Algorithm predicts sexual orientation with 70 percent accuracy, using DNA.
According to a release from the American Society of Human Genetics, a newly developed algorithm using epigenetic information from nine regions of the human genone can predict the sexual orientation of males with a 70 percent accuracy rate.
Tuck C. Ngun, PhD, first author on the study and a postdoctoral researcher at the David Geffen School of Medicine of the University of California, Los Angeles said in the release, “To our knowledge, this is the first example of a predictive model for sexual orientation based on molecular markers.”
Going beyond the normal genetic information that is contained in the DNA, the scientists looked at the patterns of DNA mythylation across the genome in male identical twins. Methylation is a molecular modification to DNA that affects how strongly the gene is expressed. Environmental factors can cause DNA to be methylated differently, despite twins having the exact same genetic sequence.
The use of twins in the study enabled researchers to control the genetic differences while exposing the effect of the methylation. The study included 37 pairs of twins in which one of the twins was a homosexual, and 10 pairs in which both twins identified as homosexual.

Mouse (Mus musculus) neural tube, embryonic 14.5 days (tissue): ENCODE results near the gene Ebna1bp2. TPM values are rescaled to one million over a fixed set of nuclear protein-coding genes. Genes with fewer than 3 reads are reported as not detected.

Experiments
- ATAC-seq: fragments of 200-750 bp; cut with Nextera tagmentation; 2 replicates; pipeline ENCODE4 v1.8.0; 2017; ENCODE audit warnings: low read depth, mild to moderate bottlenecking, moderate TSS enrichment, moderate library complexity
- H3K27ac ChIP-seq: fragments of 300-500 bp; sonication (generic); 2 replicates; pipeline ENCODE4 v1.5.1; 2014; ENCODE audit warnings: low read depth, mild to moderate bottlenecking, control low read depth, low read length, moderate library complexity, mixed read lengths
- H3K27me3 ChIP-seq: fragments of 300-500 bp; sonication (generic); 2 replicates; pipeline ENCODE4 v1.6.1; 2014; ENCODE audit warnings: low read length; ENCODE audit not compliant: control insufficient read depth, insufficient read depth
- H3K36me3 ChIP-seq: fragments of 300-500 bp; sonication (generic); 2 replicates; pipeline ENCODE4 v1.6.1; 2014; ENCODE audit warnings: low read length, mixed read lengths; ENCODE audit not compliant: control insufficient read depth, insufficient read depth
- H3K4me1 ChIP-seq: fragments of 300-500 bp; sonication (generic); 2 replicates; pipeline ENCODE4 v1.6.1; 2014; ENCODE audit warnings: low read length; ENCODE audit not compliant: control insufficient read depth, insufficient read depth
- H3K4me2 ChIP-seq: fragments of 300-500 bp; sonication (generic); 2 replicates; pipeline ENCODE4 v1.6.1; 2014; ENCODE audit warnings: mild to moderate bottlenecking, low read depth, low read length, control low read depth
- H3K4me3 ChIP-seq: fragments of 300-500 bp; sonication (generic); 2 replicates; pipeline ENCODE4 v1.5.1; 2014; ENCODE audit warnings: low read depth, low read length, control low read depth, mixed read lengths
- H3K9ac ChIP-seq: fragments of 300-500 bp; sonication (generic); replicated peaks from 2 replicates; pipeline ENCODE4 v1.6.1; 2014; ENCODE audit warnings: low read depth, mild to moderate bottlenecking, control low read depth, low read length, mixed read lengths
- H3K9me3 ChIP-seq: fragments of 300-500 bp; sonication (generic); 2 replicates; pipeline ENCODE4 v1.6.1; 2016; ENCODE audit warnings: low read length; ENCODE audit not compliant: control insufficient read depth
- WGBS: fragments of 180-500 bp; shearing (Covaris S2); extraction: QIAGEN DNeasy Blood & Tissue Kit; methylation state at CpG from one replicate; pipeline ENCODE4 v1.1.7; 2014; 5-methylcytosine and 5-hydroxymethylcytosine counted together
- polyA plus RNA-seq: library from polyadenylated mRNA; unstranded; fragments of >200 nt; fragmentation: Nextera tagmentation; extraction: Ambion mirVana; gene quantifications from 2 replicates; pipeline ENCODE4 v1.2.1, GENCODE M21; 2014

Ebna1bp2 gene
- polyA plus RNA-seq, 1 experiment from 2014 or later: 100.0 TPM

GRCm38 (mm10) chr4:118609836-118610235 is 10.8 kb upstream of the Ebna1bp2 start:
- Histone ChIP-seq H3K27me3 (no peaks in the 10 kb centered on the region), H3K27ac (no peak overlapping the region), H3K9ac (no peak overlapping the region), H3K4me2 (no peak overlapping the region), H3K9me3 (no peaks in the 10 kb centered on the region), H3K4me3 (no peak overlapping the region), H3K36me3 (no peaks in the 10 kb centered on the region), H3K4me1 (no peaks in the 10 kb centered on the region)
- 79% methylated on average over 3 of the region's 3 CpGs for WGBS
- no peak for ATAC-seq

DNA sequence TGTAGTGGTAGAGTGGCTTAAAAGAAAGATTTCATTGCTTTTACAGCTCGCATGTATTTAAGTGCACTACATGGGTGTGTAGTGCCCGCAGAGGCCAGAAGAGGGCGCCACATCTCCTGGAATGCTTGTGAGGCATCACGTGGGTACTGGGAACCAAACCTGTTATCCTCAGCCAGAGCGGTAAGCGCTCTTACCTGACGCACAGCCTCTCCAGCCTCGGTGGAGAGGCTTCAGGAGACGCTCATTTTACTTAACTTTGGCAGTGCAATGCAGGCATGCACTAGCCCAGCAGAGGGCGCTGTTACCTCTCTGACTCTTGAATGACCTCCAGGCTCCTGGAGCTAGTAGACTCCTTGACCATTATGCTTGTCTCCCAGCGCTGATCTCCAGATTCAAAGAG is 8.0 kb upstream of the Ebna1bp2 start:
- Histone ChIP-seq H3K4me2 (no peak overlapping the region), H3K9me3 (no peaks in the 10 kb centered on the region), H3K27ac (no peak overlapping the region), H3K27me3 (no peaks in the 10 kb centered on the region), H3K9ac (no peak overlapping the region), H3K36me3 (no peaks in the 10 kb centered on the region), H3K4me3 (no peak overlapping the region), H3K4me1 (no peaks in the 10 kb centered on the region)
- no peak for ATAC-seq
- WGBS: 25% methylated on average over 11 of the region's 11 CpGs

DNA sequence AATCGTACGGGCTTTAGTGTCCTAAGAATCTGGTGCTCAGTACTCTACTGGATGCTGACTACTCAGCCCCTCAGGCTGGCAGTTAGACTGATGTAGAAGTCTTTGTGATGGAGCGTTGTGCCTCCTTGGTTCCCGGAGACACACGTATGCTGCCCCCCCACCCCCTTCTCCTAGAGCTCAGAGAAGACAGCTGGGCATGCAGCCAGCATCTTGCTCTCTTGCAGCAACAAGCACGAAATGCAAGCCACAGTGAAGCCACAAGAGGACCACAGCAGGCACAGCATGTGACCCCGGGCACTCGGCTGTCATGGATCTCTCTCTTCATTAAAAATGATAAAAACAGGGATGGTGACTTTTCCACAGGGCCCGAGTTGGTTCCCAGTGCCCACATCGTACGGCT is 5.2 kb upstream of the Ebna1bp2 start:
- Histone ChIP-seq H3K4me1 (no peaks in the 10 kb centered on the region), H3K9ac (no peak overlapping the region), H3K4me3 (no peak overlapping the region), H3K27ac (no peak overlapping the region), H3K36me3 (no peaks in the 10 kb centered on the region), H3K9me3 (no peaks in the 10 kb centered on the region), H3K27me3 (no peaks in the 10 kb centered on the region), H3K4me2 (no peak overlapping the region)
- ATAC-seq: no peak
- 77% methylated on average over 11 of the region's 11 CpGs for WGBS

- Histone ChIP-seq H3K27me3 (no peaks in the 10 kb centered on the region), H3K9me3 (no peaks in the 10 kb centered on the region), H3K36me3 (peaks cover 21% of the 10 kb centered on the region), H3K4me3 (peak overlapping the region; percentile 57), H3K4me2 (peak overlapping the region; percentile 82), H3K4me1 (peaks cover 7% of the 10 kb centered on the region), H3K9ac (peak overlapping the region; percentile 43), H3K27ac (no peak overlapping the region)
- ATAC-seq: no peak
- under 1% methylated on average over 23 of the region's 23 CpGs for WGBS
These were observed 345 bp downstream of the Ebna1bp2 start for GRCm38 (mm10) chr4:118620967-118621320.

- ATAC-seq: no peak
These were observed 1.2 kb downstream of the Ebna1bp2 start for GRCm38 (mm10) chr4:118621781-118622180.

Dr. Ngun and his team developed a machine learning algorithm named FuzzyForest, to help them analyze the more than 400,000 points in the data set. Using just nine regions at different points across the genome, the algorithm correctly identified the sexual orientation with an accuracy rate of 70 percent.
Dr. Ngun commented, “A challenge was that because we studied twins, their DNA methylation patterns were highly correlated. The high correlation and large data set made it difficult to identify differences between twins, determine which ones were relevant to sexual orientation, and determine which of those could be used predictively.”